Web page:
Talking to some experts on the conflict, Zack Beauchamp weighs the chances that the tensions will spiral out of control:
The situation is very bad. Even a slight provocation by either side could set off a wider conflict. But is this already a Third Intifada — another Palestinian mass uprising against Israel, like the First Intifada beginning in the late 1980s, and the far deadlier Second Intifada of the early 2000s? It’s tough to say. “Simmering tension/violence is not the same thing” as an intifada, [Brent] Sasley argues, “though it could well develop into [one].” Rather, he says, “what’s going on now feels more like a demonstration of frustration, rather than an uprising.”
Moreover, the pressure is largely concentrated in Jerusalem, and hasn’t yet spread to Gaza or the West Bank. “One of the reasons it’s getting out of hand is precisely because there’s no Palestinian Authority there to keep a lid on it,” [Matt] Duss writes. In his view, it’s easier for Palestinian security forces to contain popular outrage than for their Israeli counterparts to do the same. The PA stands “between the people and the occupation” in the West Bank, but not in Jerusalem.
But Keating doubts another genuine intifada is afoot, for a number of reasons:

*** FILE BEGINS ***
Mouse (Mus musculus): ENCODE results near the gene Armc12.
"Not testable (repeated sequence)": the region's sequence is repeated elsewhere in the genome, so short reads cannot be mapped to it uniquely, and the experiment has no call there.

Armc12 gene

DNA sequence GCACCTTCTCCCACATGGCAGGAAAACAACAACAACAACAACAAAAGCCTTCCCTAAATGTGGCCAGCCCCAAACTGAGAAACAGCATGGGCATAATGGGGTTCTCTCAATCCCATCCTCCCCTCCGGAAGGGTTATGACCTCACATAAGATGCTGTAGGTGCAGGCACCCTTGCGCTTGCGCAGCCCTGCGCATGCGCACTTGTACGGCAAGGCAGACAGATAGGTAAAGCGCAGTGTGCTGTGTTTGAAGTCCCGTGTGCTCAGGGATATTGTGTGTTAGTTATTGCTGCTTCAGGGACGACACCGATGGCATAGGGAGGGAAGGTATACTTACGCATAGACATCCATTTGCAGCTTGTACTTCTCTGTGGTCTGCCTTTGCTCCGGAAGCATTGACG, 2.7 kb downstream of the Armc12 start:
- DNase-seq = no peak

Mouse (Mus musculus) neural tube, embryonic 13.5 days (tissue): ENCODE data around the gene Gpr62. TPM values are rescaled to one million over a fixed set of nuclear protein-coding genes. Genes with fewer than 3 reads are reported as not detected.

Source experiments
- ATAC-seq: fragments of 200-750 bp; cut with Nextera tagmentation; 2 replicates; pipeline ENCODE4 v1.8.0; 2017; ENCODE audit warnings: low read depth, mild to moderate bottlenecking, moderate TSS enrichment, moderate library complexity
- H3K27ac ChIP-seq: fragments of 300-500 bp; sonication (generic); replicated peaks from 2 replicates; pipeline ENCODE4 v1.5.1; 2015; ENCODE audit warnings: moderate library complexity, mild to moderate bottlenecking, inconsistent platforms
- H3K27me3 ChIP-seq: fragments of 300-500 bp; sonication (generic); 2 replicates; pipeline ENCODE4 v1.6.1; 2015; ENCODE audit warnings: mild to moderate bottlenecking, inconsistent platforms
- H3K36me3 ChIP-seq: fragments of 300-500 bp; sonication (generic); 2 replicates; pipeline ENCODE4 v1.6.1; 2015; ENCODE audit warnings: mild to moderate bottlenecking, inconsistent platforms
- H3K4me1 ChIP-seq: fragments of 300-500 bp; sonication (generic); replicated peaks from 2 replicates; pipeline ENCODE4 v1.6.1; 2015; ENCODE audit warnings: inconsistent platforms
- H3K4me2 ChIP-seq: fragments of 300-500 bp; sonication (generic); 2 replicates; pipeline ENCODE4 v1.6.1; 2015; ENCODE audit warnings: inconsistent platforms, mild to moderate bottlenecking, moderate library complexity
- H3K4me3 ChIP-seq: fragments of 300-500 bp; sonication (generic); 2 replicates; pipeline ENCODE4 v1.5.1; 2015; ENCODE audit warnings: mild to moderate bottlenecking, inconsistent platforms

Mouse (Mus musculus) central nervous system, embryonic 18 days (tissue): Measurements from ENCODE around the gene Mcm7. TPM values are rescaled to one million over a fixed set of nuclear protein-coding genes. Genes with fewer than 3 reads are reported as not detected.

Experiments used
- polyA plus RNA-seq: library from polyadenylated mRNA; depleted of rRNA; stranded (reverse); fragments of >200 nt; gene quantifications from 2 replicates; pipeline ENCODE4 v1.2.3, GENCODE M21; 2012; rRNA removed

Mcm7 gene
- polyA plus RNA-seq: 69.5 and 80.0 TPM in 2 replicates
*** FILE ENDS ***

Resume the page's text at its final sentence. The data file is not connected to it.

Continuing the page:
The Palestinian leadership isn’t as united and the populace is less well armed than in 2000. Other Arab governments, distracted by a myriad of other crises, aren’t as focused on the Palestinian issue as they used to be. (Though the al-Aqsa closure is likely to irritate the government of Jordan, the official custodian of Jerusalem’s Muslim holy sites, which has been coming under increasing pressure over its relations with Israel.) There has also not been much enthusiasm among Palestinian leaders for another intifada given that the violence of the previous two didn’t do much to advance the cause.
Another big difference is that Abbas is president today, not Yasser Arafat. The Palestinian foreign minister has gone on record saying, “as long as [Abbas] is in charge, there will be no third Intifada.”
The unrest also comes at a moment when Israel is increasingly isolated on the world stage, facing a chill in its relationship with the US (e.g. chickenshitgate). Sweden’s decision to recognize a Palestinian state on Thursday has not gone over well in Jerusalem either. “Yet none of this,” Gregg Carlstrom laments, “has prompted new thinking”:
Netanyahu has nothing to offer the residents of Jerusalem beyond throwing an additional 1,000 police at the problem; Abbas is encouraging unrest that he has no means to control; and Hamas, keen to discuss anything other than the disastrous conditions in Gaza, held a rally in the strip earlier this month urging Jerusalemites to follow its “successful example” and revolt. All three parties are still acting as if the status quo of the past seven years remains intact. “It’s a deadlock everywhere,” said Mukhaimer Abu Saada, a Gaza-based political analyst. “Nobody is serious, not Hamas, not Fatah, not the Israelis. And it is making people more and more pessimistic … it’s an unsustainable situation.”